Seven months after Hurricane Sandy devastated the Northeast, New York City Mayor Michael Bloomberg released two reports, one calling for major changes to the city’s building codes and the other laying out a $20 billion plan to protect the region from the effects of climate change.
Together, the proposals offer a glimpse of how the city’s buildings, roads, parks, and infrastructure may look in the years to come. The first report is the 438-page findings from the Special Initiative for Rebuilding and Resiliency, a panel the mayor convened last December. It includes an array of suggestions including increasing wetlands, sand dunes, and floodgates. The second report, from the Building Resiliency Task Force, lays out 33 recommendations made by members of a city task force on how to protect buildings. It calls for owners to install wind resistant doors and windows, add hook-ups for backup generators, and add safety measures like a community water faucet for residents to use during a power outage.
The ambitious proposals, intentionally released the same week, have the potential to reshape the city’s buildings, coastline, and infrastructure in the coming years. For architects, designers, and urban planners, the city’s initiatives amounts to a road map, providing guidance and suggestions for a range of issues.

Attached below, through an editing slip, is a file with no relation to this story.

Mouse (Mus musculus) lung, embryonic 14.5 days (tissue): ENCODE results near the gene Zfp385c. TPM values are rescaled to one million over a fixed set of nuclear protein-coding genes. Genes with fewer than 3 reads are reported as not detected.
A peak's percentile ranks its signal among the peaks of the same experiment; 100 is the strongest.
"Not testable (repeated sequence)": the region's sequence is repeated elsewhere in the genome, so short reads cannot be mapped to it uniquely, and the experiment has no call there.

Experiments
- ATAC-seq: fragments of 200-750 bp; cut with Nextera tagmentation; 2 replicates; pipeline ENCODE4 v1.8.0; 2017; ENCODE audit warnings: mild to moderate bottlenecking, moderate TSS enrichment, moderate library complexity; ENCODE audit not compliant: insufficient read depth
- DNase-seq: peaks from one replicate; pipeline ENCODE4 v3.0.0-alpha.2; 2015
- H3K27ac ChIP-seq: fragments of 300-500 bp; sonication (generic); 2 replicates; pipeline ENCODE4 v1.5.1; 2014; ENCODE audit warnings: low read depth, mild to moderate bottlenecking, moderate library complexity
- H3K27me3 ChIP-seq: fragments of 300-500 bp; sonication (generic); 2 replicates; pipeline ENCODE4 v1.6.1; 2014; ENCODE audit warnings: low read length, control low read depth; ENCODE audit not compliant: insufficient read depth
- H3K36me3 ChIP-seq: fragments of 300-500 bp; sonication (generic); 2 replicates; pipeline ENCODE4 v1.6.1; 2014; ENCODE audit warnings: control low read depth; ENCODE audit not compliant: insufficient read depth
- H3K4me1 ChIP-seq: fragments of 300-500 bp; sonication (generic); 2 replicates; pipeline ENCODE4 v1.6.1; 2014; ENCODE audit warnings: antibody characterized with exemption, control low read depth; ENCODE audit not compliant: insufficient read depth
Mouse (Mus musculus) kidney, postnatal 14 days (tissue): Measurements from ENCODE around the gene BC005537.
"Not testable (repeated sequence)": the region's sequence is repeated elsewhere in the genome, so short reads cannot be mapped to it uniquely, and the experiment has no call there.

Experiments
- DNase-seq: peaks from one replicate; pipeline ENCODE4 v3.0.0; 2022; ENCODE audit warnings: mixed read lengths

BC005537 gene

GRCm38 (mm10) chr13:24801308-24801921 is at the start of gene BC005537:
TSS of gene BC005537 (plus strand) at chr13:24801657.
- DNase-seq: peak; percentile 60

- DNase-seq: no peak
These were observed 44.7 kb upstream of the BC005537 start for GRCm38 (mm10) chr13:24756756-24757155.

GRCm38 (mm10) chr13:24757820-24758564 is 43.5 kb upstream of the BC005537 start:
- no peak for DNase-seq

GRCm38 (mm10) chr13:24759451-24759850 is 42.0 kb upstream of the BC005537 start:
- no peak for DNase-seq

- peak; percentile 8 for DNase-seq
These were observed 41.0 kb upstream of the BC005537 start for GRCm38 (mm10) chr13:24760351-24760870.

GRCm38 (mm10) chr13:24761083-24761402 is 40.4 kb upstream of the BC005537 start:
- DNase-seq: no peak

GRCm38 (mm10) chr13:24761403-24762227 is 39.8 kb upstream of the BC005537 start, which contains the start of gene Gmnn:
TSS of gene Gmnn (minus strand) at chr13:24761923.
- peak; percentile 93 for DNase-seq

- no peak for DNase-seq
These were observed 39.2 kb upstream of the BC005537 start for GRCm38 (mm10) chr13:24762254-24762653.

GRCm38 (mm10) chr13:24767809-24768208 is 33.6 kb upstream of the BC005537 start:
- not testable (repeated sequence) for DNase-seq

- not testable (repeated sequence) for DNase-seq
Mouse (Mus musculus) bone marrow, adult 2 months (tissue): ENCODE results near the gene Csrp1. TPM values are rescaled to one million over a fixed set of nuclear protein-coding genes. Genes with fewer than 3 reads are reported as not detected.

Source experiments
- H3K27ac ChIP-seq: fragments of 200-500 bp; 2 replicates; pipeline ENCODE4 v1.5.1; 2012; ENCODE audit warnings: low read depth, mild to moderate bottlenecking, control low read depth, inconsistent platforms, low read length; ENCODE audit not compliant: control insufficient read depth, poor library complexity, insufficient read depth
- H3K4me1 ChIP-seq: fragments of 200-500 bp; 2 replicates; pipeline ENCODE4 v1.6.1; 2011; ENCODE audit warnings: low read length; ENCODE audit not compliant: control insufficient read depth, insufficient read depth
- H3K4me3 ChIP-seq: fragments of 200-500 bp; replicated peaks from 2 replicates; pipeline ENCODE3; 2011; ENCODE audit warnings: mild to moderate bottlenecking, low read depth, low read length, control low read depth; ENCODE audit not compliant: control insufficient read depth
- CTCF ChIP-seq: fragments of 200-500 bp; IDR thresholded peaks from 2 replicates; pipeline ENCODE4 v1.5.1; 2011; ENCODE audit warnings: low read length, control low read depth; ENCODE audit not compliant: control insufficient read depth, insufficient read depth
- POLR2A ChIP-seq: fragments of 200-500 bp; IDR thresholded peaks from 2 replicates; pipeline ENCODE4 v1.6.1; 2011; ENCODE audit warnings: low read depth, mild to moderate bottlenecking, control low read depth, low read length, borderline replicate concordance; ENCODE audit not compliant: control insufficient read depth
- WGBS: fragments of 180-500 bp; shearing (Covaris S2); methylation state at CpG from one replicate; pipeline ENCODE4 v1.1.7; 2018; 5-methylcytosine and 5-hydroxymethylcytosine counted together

“Sandy was a wakeup call for architects and designers as well as everyone else involved in the construction industry,” says Jason Harper, an associate principal at Perkins + Will and a co-author of the AIA New York Post-Sandy Initiative Report. “It focused the entire design and construction industry on what was needed as a response.”
The Building Resiliency Task Force, an expert panel of more than 200 architects, engineers, designers, city officials, and property owners, was convened by the mayor and City Council Speaker Christine Quinn after Hurricane Sandy. Panelists looked at how to make the city’s existing and new buildings more resilient. Some of the recommendations require changes to the building code, which needs city council approval. Other changes, however, could be followed voluntarily.
At the heart of the Task Force findings lies a new attitude toward storm response: Rather than focus on evacuation, buildings need to become a place where residents can shelter without power. “We’ve had four major blackouts since 1965. What happens if one of those happens in the dead of winter?” says Russell Unger, executive director of the Green Building Council and chairman of the Task Force. “Fundamentally it comes down to designing buildings that can still be habitable if we don’t have power.”
While the Task Force’s findings address the city’s brick and mortar, Bloomberg’s sweeping report examines the city’s 520 miles of coastline. It zeroes in on specific neighborhoods, offering targeted recommendations like raising bulkheads, stabilizing shorelines, and improving roadway drainage. The result is a nuanced collection of 250 recommendations.
“One thing is clear: Having a plan that is based in the art of the possible leads to economic vitality,” says Claire Weisz, a principal at WXY Architecture and Urban Design, which advised the city on the Queens-Brooklyn waterfront. “Having these things spelled out helps the stakeholders and everyone involved.”